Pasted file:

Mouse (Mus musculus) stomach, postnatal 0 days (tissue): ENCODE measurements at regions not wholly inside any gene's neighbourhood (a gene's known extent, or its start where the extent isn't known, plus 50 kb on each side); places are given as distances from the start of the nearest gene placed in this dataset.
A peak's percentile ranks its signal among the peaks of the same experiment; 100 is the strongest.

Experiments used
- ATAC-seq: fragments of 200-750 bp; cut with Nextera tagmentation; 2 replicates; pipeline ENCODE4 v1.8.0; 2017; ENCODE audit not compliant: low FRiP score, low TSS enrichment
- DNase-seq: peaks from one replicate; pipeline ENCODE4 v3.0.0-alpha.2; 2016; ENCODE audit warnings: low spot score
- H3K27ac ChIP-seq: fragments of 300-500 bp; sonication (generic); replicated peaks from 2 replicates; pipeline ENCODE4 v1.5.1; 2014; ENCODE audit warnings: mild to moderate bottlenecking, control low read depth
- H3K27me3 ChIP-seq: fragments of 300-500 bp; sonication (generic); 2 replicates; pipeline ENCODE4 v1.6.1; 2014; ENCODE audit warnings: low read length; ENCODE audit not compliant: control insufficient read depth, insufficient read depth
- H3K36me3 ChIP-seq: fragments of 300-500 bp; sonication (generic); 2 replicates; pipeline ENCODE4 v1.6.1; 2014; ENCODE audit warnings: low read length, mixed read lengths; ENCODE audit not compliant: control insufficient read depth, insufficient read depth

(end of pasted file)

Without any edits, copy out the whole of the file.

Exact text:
Mouse (Mus musculus) stomach, postnatal 0 days (tissue): ENCODE measurements at regions not wholly inside any gene's neighbourhood (a gene's known extent, or its start where the extent isn't known, plus 50 kb on each side); places are given as distances from the start of the nearest gene placed in this dataset.
A peak's percentile ranks its signal among the peaks of the same experiment; 100 is the strongest.

Experiments used
- ATAC-seq: fragments of 200-750 bp; cut with Nextera tagmentation; 2 replicates; pipeline ENCODE4 v1.8.0; 2017; ENCODE audit not compliant: low FRiP score, low TSS enrichment
- DNase-seq: peaks from one replicate; pipeline ENCODE4 v3.0.0-alpha.2; 2016; ENCODE audit warnings: low spot score
- H3K27ac ChIP-seq: fragments of 300-500 bp; sonication (generic); replicated peaks from 2 replicates; pipeline ENCODE4 v1.5.1; 2014; ENCODE audit warnings: mild to moderate bottlenecking, control low read depth
- H3K27me3 ChIP-seq: fragments of 300-500 bp; sonication (generic); 2 replicates; pipeline ENCODE4 v1.6.1; 2014; ENCODE audit warnings: low read length; ENCODE audit not compliant: control insufficient read depth, insufficient read depth
- H3K36me3 ChIP-seq: fragments of 300-500 bp; sonication (generic); 2 replicates; pipeline ENCODE4 v1.6.1; 2014; ENCODE audit warnings: low read length, mixed read lengths; ENCODE audit not compliant: control insufficient read depth, insufficient read depth